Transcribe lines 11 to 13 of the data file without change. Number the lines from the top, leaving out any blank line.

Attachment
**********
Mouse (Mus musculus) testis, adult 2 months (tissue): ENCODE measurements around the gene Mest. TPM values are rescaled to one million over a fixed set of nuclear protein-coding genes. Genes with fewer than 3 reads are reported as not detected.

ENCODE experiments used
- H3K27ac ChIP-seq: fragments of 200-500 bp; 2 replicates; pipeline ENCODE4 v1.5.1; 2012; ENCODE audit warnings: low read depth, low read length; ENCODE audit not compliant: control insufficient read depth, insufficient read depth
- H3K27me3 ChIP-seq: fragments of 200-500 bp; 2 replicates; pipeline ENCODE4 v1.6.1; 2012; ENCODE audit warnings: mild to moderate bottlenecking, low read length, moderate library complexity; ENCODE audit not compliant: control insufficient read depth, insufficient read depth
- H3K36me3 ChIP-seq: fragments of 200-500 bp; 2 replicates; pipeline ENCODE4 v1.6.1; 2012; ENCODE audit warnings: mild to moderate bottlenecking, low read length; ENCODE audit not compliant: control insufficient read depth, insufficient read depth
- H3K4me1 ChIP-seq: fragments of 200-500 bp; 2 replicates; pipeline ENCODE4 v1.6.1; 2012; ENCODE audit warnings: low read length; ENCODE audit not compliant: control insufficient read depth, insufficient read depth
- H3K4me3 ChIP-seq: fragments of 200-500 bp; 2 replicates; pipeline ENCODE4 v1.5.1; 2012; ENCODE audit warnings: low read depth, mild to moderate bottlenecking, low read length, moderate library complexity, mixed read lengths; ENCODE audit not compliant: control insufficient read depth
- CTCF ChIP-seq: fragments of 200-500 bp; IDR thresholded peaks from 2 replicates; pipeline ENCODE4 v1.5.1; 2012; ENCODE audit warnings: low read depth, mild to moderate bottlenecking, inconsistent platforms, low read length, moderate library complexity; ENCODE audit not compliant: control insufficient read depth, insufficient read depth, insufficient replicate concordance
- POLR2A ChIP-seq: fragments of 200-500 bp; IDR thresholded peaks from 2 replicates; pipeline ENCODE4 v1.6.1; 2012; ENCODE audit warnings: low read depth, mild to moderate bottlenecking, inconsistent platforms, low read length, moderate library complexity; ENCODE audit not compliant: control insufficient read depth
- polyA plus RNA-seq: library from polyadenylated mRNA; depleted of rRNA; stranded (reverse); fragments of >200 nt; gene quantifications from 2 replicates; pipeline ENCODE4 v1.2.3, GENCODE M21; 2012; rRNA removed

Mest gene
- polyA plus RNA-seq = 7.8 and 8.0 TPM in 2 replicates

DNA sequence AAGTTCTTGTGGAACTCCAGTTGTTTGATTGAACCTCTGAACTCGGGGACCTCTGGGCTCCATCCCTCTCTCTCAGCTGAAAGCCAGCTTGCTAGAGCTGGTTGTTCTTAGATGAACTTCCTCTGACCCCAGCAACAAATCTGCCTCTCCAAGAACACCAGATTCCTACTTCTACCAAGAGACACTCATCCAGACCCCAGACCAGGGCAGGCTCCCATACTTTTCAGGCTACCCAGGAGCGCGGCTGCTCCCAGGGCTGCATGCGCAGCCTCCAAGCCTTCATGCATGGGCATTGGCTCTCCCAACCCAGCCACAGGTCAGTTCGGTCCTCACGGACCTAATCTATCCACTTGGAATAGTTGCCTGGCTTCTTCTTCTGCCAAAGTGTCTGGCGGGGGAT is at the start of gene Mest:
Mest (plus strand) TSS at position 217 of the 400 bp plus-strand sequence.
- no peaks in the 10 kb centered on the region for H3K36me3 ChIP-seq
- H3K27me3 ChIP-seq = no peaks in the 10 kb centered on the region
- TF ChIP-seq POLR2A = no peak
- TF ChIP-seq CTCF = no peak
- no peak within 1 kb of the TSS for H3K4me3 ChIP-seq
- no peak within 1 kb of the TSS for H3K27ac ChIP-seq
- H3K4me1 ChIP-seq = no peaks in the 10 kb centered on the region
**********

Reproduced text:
Mest gene
- polyA plus RNA-seq = 7.8 and 8.0 TPM in 2 replicates

DNA sequence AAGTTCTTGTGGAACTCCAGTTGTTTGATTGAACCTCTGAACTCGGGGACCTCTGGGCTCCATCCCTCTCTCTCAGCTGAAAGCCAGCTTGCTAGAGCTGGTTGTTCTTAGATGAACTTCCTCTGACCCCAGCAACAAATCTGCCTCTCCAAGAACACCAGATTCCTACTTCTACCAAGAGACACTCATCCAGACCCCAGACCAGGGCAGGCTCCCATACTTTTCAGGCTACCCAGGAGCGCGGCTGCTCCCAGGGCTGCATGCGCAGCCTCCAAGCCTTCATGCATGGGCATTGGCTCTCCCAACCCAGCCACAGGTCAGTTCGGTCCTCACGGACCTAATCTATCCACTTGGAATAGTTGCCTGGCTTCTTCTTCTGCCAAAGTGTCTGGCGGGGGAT is at the start of gene Mest: